This is another dose most infants don’t get until six months. Many adults skip their flu shot (adherence was only 46.2% during the 2014-2015 flu season), but this is one of the reasons it’s so important to get your annual dose. Newborns are at high risk for life threatening complications from the flu, and you want to avoid passing it on to them.

This shot protects against the chicken pox, but even if you’ve already had the chickenpox, make sure you’re up to date. You may be immune to the disease, but you could still carry it and pass it on to the child. This immunization isn’t recommended until twelve months, so infants are vulnerable to the illness for an especially long time.

This is a trio of shots that protect against bacterial meningitis. The first dose isn’t recommended for children until they’re 11 years old; infants have a higher risk than any other group of developing a severe infection. These two facts mean one thing for you: Make sure you’re up to date on these immunizations. You’ll protect not only infants but also all kids who can’t be immunized yet.

Travel Health: Immunizations You Need Before That Big European Vacation

A man on a bridge in Venice, Italy

You’ve booked the flights and reserved the hotels, but are your vaccinations up to date?  Photo credit: Unsplash/3828 images

Heading to Europe this summer? It’s easy to think that because developed countries in Europe have similar vaccine recommendations to the U.S., you can skip a doctor’s visit before that big trip. But that’s not necessarily true. Even if you got all your shots as a kid, you still might need boosters as an adult—especially because vaccine adherence is lower in some European countries than it is stateside.

Your game plan? Chat with a healthcare provider, make sure you’re up to date on your routine vaccination schedule, and check if any additional vaccinations are recommended for your vacation destinations. Here are a few to ask about:

Outbreaks of the measles have been making headlines here lately, but the problem is even worse in Europe. There were 3,840 cases of measles in Europe last year. Germany and Italy have particularly high rates of the disease. Regardless of your destination, make sure your MMR status is up to date before you leave.

The TDAP vaccine was only licensed in 2005, so there’s a good chance you missed it as a kid.  Even if you did get it, you need a booster dose every 10 years. The vaccine has become a part of the CDC’s recommended vaccination schedule, so get it before you leave.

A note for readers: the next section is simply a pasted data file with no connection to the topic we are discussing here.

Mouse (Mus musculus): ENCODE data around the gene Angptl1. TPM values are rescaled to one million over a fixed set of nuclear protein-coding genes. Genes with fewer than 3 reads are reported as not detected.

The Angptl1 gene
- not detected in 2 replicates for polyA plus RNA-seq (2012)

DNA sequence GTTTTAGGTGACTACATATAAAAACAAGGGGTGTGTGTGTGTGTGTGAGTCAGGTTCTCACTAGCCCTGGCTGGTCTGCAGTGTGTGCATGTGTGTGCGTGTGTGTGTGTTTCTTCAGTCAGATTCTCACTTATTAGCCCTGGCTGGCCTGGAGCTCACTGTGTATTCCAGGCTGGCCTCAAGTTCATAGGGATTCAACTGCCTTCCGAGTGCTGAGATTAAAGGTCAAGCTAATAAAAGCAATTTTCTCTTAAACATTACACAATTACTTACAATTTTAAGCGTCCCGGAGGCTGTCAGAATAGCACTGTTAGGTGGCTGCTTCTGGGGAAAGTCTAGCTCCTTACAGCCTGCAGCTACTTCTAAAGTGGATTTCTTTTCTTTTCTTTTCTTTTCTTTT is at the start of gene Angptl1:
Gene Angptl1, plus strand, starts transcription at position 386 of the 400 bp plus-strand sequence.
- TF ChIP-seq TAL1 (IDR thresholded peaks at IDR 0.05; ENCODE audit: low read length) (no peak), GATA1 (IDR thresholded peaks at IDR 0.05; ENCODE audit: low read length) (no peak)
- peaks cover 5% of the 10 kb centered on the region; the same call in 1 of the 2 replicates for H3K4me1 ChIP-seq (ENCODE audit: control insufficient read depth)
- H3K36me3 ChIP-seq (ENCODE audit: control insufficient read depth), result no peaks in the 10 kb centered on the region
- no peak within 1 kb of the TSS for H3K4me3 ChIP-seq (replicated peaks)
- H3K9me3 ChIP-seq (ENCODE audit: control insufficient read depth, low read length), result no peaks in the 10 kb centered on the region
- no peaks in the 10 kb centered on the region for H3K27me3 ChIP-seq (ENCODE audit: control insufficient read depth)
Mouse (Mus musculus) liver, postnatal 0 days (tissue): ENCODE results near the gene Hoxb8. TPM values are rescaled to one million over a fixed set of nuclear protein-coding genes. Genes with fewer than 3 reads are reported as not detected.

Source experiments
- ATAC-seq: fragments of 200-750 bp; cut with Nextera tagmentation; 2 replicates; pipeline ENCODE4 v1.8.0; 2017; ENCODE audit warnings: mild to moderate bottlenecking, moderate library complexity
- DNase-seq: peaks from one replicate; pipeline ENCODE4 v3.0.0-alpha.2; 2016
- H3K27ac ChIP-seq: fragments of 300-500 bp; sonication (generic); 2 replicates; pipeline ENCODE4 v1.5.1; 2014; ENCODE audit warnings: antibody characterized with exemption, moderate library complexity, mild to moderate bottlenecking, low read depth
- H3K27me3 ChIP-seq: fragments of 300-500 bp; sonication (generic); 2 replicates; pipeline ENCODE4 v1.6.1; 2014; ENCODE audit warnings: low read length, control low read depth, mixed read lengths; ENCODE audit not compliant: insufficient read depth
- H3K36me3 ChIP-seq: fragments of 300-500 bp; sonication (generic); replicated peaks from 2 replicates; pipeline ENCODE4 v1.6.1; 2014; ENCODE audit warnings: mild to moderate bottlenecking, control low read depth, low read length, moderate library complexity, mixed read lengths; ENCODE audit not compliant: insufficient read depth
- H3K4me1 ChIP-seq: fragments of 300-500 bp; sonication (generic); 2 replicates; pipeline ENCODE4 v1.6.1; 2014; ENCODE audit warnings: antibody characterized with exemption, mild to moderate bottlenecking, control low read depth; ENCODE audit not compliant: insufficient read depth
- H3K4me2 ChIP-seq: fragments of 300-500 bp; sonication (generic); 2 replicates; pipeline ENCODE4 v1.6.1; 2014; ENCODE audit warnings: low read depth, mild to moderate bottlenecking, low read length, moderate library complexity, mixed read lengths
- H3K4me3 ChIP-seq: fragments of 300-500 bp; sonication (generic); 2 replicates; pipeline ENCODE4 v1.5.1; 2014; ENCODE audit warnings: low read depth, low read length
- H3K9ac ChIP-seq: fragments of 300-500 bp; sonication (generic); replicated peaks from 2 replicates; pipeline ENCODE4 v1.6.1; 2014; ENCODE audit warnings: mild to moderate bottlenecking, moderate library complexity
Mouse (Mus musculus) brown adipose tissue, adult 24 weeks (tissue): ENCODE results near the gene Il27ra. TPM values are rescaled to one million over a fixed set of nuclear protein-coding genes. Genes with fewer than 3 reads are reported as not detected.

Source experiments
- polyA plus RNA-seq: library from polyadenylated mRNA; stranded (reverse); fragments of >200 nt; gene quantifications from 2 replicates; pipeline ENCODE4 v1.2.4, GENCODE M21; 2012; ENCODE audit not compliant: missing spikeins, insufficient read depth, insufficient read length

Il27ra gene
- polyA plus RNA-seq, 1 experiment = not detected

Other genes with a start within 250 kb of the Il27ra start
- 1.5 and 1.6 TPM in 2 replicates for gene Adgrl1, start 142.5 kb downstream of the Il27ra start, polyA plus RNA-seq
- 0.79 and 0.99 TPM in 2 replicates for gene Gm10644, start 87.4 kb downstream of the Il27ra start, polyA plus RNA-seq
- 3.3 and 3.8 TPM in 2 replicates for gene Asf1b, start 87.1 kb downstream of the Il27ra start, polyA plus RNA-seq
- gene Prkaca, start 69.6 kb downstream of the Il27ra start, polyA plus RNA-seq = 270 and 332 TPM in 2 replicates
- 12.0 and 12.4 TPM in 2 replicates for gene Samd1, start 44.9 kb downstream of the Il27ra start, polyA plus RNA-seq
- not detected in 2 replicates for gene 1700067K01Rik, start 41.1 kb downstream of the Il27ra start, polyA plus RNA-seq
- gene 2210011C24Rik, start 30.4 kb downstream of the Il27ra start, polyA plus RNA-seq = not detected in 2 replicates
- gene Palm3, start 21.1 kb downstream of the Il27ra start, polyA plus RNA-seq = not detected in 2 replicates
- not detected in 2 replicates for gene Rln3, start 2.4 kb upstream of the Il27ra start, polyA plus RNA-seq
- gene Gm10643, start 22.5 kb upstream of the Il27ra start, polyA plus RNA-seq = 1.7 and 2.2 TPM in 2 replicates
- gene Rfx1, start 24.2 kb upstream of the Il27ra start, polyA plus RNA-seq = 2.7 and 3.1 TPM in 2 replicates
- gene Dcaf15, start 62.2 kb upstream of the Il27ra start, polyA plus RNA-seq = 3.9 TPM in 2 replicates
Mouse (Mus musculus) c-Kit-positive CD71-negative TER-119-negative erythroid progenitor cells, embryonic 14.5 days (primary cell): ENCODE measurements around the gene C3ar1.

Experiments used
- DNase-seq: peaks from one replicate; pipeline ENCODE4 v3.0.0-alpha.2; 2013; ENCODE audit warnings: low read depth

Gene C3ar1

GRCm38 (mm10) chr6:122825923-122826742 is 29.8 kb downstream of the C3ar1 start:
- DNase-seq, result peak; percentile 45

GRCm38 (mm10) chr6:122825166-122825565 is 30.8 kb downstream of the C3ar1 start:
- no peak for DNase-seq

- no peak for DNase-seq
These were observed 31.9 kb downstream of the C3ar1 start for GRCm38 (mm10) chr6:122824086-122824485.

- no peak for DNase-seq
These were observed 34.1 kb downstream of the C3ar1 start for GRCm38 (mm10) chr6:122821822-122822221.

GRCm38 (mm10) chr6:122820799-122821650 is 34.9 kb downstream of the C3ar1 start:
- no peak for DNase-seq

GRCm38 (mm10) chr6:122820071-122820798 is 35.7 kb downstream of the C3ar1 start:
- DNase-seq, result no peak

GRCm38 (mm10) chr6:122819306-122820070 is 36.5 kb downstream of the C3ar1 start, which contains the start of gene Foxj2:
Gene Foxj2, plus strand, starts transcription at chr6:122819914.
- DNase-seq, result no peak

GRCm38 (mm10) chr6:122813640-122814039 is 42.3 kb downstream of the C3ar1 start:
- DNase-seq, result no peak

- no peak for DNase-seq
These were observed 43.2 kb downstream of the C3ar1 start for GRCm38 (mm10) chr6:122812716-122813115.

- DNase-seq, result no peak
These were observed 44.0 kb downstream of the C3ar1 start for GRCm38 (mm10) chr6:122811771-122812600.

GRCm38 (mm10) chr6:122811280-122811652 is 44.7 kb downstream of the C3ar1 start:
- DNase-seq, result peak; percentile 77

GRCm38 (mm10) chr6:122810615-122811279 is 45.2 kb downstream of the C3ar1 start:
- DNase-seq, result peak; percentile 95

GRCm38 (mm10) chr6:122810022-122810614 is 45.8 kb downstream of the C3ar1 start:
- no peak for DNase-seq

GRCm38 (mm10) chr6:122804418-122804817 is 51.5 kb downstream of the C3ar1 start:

Hepatitis A
Though risk for Hep A is low in most of Europe, the CDC cautions that outbreaks can occur anywhere in the world, and there is always the risk of contracting the disease through contaminated food or water. In some European destinations (Croatia and the Czech Republic among them), the risk is higher than in the U.S.; the CDC recommends the vaccine for most travelers in those places.

This is one major difference between European and American vaccine recommendations: An annual flu shot is recommended for all adults in the U.S, but not a single European country does the same. You don’t want to spend your vacation stuck in bed with the chills; get that flu shot before you go.

Typhoid, polio, yellow fever, rabies
Because these diseases are present in less developed areas, a lot of people don’t think of them when they’re going to Europe; but the CDC recommends them for many destinations in Eastern Europe. You should also ask about these immunizations if you’ll be participating in outdoor activities, are taking an extended trip, or will be staying with locals. Check this CDC resource to see if it’s recommended for your destination.

Your Weekly Dose 7.14: All the Vaccine News You Missed

Nationwide, parents are more supportive of vaccines than just a year ago; the US reports its first measles death in more than a decade; and  a vaccine for dengue is closer than you think. Bonus: Elmo and the Surgeon General chat vaccines.

Elmo Gets a Check-UpWatch the Surgeon General calm down an adorably nervous Elmo as he gets his first vaccinations (with a little help from TSwift). [The Daily Dot

Hope for Dengue Vaccine: A new antibody discovery offers hope for a vaccine to prevent dengue, the sometimes-fatal mosquito-borne virus that affects 390 million people each year. [Medical News today]

All It Takes Is One (Mutation): Just one mutation decreased the effectiveness of last year’s flu vaccine. Here’s how scientists are gearing up to make this season’s dose even more effective. [Healthline]

First Recorded Measles Death: The US marked its first measles death in 12 years last week, when an autopsy confirmed a woman in Washington State died from the disease.

Vaccine Attitudes Changing: In a recent study, 34 percent of parents think vaccines have more of an impact than they did a year ago—and 35 percent support more stringent vaccination requirements in schools and daycares. [C.S. Mott Children’s Hospital]

Free Meningitis Vaccines in ChicagoMore than 45 Chicago-area clinics and pharmacies (including Walgreens) are offering free meningitis vaccines following an outbreak of the disease last month. [Chicago Tribune]

Want to Work in Vaccines? 4 Careers That Really Make a Difference

One reason to work in vaccines? You’ll make a difference in the lives of countless parents, children, and students around the world. Another reason? “Disease Detective” is a very cool (and very real) job title. Whatever your motivation—no judgment here—these are four career paths that have a significant impact in the vaccine field.

Solve the Outbreak game

Take a crack at being a Disease Detective by playing the CDC’s Solve the Outbreak game

Disease Detective
CDC Epidemic Intelligence Officers, a.k.a. “disease detectives,” track a disease outbreak back to its source, identifying everyone who may have been exposed along the way. Their work allows public health workers to quarantine, vaccinate, and treat those exposed as needed. Disease detectives were especially important to limiting the impact of the recent measles outbreak, and they’re vital to public health whenever an infectious disease breaks out.